The Creation and Development of Doctor Snuggles

The following is O’Kelly’s verbatim recollection of the creation, development and initial exploitation of Doctor Snuggles.

"Doctor Snuggles first took the shape of a chameleon known as MOONEY Snuggles in the year 1962. I really got to work on it in 1964 and did not bring it to the light of day until 1969, when by accident a well known producer of similar work asked me if I had any material on the children’s wave length that could be made into film and books, etc. He read the manuscript of Doctor Snuggles and that was the very first day that I encountered the world of lawyers, their machinations and pieces of paper. Little did I know at the time that I was about to commence on a journey that was to be long, complicated, sometimes joyful, most of the time frustrating, as I burrowed deeper and deeper into the intricate, complicated mechanics of the multimedia business which was totally necessary to the giving of birth to my first brainchild, Doctor Snuggles.

Having toyed around with the original idea, then shaping it into a manuscript (originally a 6,000 word manuscript) to be put into book form, I then started searching for the visuals of Doctor Snuggles to compliment the text. I, myself, had always known how Snuggles should look, a period, little, round, kindly man sporting a bow tie, colorful waistcoat and pin—stripe trousers. He was to be an inventor, a total optimist and a good—willed character, who wanted to help make the world a better place. To these ends, he was created. I had made my own drawing of Snuggles and commissioned the work of other artists but somehow they never seemed quite polished enough to launch onto the market.

After a series of disappointments and broken contracts, I came to America and searched the professional art world for the images that I required for Doctor Snuggles. Alas, though very interesting in their own way, the American artists gave me their impressions which, to my mind, were very similar to the impressions of Disney characters and not what I felt would work in the children’s works of today. So I determined to find the proper marriage of illustrations before I would commit to move forward. Looking back now, I’m extremely glad that foresight and patience persevered and we came out on the upside of a long distance dream come true.

Indeed, sometime in 1972, I had a telephone call from a certain Card Walker, who was the president of Disney Productions at the time. He related to me how he had heard of Doctor Snuggles through some coincidence on the golf course or some other location and they were very interested to acquire the property. My response was: would I be allowed to follow the pattern of creative guiding into a television series, feature film, etc. and would one day the children of the world have a little bouncing doll of Doctor Snuggles sitting on their knees at bedtime recounting his adventures? Mr. Walker replied regretfully, that could not be so. Disney’s policy was that they would acquire the property outright and that I would have no further designs upon it. I felt that this was not how I envisaged my life to be and (although I had many offers from various sources in the entertainment field, some of them absurd in their choice of characters to play the part of Doctor Snuggles, in a musical for example, or in cutting the record) I decided that much as all these good people were contributing, the offerings were somehow stunted and would noy give birth to the great dream that I had envisaged for many years.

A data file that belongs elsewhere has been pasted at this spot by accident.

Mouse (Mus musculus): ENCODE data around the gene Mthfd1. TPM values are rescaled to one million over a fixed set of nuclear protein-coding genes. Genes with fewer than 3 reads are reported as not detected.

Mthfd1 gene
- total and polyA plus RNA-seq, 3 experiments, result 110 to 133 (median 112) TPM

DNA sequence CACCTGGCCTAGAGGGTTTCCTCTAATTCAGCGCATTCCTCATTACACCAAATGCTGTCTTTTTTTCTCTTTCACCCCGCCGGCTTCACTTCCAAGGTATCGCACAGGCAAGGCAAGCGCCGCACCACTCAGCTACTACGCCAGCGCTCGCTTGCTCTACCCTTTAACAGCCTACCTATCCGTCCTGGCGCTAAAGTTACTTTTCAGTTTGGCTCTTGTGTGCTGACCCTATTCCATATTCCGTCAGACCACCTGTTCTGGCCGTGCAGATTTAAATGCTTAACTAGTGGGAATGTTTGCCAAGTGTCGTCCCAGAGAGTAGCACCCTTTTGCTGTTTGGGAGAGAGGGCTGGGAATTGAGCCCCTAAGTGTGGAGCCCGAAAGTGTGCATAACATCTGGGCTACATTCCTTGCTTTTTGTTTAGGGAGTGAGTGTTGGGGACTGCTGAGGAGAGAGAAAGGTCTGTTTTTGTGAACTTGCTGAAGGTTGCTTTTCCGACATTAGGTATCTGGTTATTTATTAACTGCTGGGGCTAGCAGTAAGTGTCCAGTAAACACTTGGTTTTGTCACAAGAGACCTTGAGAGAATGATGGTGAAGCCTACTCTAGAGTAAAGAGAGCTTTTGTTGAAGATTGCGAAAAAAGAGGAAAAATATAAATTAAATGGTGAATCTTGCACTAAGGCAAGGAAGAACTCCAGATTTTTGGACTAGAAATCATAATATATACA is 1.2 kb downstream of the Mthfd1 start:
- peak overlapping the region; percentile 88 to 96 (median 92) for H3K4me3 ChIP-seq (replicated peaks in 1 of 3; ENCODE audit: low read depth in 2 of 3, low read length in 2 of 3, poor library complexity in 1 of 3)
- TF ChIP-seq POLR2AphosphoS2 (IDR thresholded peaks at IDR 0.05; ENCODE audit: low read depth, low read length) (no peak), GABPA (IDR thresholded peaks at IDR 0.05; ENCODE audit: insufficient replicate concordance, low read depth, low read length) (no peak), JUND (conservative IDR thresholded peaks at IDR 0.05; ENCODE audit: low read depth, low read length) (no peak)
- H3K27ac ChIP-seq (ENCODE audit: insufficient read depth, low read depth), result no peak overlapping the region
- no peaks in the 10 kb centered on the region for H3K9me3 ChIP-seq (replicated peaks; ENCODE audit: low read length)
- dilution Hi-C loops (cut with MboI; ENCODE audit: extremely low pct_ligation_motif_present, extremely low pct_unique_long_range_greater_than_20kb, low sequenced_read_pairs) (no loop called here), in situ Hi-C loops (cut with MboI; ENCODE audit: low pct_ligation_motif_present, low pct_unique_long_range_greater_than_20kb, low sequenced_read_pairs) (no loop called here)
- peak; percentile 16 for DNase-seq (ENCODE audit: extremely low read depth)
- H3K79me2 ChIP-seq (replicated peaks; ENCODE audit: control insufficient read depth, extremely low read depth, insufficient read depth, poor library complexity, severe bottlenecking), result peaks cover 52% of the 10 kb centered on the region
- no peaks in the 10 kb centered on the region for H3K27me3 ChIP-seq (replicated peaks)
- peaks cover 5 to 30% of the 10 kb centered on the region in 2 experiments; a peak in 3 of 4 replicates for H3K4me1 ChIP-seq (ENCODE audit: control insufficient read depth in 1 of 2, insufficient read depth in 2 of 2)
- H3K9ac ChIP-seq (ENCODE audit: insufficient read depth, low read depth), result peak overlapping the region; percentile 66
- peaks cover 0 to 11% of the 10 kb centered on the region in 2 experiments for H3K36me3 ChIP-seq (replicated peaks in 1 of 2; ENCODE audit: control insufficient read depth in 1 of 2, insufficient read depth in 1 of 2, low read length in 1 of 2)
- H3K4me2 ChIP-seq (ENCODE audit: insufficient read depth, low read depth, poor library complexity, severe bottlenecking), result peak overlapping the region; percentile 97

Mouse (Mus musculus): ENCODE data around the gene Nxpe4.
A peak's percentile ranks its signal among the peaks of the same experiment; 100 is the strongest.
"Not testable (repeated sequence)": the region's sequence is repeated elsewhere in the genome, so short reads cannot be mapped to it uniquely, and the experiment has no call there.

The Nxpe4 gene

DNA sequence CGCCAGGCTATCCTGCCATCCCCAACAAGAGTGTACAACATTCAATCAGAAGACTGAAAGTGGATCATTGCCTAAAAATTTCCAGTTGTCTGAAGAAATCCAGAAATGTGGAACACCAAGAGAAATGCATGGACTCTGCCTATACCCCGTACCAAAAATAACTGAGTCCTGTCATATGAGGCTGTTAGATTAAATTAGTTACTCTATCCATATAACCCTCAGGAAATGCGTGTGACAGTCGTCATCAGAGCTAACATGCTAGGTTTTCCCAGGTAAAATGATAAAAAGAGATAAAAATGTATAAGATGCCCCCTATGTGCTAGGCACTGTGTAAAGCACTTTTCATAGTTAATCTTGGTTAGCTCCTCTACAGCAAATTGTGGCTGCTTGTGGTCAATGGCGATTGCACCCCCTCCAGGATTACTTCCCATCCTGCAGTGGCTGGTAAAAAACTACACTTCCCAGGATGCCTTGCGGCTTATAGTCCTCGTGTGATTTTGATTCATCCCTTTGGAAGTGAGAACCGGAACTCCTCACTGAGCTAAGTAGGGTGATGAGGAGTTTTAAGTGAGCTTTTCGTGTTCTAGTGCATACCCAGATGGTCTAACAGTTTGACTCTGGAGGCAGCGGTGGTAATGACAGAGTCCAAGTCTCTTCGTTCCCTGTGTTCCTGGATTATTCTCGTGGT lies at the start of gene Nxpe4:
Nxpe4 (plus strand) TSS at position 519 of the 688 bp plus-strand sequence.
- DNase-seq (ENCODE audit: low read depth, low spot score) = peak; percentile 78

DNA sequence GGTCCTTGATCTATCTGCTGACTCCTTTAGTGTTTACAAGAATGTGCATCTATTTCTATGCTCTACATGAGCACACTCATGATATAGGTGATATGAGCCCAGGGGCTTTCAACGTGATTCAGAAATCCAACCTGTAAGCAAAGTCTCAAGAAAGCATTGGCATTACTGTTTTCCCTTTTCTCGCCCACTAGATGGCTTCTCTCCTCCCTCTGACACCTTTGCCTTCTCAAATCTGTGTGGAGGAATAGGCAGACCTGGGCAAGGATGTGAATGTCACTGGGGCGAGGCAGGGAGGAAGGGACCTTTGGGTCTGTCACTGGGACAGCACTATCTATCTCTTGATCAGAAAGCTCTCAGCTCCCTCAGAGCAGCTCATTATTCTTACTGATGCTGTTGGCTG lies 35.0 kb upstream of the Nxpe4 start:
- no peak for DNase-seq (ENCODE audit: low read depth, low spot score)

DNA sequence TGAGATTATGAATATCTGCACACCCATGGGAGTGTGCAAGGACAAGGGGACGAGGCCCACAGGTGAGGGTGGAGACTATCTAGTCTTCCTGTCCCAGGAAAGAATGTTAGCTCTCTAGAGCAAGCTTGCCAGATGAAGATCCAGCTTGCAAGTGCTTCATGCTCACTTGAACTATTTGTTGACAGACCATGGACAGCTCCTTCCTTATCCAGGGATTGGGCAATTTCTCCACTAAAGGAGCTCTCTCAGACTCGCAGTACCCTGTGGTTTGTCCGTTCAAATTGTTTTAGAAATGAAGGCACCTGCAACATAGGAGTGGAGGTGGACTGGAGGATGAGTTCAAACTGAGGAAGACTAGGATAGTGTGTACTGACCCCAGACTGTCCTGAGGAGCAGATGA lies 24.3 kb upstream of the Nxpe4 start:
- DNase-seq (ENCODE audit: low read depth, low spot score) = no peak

My working companion at the time, Angela, who is now my wife (who has had professional training in the arts and sculpting) created a splendid rendering of Doctor Snuggles in the form of a doll. I took that doll, in the year 1971, to a Mr. MeDermot, the head buyer for FAO Schwartz. The employees in the store were very much taken by Doctor Snuggles, but the cynical Mr. McDermot merely stared at the doll and said, "Who is it?" I replied, "Why, of course, this is Doctor Snuggles." (His name was embroidered on his doctor’s bag.) Mr. McDermot continued to stare at my doll and quizzically asked, "Well, is there a book? Is there a television series?" I realised, somewhat painfully, what he meant. It was therefore my duty to go out and make Doctor Snuggles live. I returned to Europe and sent my manuscript to an English illustrator, Nicholas Price. I gave him only a few directives over the telephone, as I had fully considered, after observing one example of his work, that this artist was the one who could complement my vision of Doctor Snuggles. My thinking was absolutely correct. The first black and white drawing was the closest possible representation.

I requested that the nose, which was rather elongated, be shortened and shortly afterwards, armed with the first pictorial representation of Doctor Snuggles and his robot, MATHILDA JUNKBOTTOM, I journeyed to Holland where I made a deal with a Dutch man, Mark Spitz, to put Doctor Snuggles on the map. I secured the money and together with my artist, Nick Price, and my designer, Angela, we produced the first Flagship book of Doctor Snuggles.